It should be mandatory for defendants to testify in criminal court cases.

Certainly as far as 1641, when the Star Chambers were abolished. Remember, many of the founders were lawyers. Any student of English history can “remember” back to 1215 and Magna Carta.

They wouldn’t necessarily have had to remember that much history, though. Much of the Constitution was crafted by necessity and the lessons of the Revolution. For example, having no representation in Parliament, and no influence over the English judiciary, the colonials’ only real political-judicial power lay in the jury (since by necessity it would be Americans who sat on them). They wrote that influence into the Seventh Amendment, and as a result US juries have always had more power than English ones.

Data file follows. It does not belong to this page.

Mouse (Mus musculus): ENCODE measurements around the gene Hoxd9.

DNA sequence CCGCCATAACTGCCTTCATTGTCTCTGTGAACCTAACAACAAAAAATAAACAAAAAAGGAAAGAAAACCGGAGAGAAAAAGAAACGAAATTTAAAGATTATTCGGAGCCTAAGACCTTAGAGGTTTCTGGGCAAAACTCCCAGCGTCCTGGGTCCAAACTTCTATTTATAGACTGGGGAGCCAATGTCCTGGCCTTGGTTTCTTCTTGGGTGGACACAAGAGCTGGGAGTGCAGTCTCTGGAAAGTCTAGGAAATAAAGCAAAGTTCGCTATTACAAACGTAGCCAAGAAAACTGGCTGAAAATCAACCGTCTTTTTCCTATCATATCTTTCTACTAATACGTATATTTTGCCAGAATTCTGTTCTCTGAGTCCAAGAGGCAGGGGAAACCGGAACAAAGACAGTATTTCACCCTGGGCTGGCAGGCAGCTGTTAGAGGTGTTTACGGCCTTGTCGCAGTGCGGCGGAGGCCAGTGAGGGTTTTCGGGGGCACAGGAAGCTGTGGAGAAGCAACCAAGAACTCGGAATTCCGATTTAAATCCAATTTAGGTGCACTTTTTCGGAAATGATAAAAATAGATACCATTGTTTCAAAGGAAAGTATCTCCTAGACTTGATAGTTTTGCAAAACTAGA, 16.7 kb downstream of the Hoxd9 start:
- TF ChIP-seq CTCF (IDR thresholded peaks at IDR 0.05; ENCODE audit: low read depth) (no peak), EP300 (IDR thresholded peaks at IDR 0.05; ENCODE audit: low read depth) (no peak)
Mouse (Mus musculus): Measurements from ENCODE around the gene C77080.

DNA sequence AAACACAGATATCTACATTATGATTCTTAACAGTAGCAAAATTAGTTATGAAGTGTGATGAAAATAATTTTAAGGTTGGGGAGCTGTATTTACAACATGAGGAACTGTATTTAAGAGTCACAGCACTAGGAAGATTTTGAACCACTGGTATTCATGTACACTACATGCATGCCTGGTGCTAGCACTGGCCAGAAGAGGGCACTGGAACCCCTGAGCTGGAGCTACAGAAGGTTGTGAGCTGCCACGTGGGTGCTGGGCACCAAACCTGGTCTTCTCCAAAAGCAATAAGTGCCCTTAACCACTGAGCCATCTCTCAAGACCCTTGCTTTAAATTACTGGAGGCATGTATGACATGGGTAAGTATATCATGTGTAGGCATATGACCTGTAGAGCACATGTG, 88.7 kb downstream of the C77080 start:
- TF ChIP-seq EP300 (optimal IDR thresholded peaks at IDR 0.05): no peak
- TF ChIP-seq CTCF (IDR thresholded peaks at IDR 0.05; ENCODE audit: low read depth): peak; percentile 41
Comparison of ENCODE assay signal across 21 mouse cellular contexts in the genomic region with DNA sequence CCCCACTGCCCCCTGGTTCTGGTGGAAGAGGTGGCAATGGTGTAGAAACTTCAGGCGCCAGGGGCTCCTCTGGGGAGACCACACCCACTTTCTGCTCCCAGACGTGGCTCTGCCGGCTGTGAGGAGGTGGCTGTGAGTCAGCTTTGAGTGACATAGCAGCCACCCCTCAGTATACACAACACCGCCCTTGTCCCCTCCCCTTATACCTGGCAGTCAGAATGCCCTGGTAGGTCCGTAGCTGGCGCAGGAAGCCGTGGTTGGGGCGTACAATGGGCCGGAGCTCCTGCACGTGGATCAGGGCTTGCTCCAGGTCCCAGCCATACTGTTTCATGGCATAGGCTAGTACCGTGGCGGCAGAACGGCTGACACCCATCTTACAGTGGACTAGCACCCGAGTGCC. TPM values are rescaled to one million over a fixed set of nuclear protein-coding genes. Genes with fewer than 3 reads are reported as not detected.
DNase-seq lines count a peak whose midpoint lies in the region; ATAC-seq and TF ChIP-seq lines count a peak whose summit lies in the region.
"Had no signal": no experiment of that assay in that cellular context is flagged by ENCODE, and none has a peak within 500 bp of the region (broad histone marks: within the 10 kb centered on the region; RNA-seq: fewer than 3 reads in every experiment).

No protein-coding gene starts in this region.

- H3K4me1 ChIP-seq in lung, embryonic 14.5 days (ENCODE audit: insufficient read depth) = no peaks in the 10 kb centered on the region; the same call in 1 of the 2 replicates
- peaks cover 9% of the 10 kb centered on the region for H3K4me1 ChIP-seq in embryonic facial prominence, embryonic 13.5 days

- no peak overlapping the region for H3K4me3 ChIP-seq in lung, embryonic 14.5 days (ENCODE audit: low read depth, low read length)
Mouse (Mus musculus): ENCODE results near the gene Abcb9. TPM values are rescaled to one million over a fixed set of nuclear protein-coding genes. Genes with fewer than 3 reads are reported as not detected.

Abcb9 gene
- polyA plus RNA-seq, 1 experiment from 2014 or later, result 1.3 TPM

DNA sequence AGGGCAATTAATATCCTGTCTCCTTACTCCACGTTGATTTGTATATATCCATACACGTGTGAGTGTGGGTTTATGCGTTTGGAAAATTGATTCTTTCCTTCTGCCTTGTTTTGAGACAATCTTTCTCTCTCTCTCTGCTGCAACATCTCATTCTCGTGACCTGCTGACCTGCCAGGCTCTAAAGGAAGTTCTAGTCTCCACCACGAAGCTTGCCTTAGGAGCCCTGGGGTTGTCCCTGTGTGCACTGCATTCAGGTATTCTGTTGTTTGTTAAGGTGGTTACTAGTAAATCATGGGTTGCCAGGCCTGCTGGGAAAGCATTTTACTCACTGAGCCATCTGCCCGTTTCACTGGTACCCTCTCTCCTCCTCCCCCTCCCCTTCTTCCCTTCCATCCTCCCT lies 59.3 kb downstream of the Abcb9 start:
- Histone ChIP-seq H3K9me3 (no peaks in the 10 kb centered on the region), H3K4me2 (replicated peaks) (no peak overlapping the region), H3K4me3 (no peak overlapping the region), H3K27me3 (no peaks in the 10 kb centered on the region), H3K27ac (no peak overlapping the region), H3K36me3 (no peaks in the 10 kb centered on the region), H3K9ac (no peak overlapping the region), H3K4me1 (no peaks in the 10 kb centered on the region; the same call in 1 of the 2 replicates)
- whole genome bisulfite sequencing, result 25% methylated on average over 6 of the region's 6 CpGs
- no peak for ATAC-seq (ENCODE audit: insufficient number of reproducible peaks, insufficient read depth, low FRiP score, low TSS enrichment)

Great commentary!

There are other exceptions, for whatever it’s worth. For instance, apart from showing a pattern, prior bad acts are admissible to show absence of mistake. Felony convictions that show dishonesty may be admissible to impeach credibility, even without any similarity between the act and the instant crime.

And it’s worth pointing out that the admission of that evidence is for the limited purpose of impeaching credibility, not as proof of any underlying fact.

**It should be mandatory for defendants to testify in criminal court cases.

**It should not be. If the State says I’m guilty of something, they can damn well prove it.

Is “absence of mistake” a legal term? Or what does it mean?

Does it mean something like “the defendant claims he shot his brother-in-law by accident, but he was convicted of robbing a liquor store with a pistol so he is probably lying”? Or something else?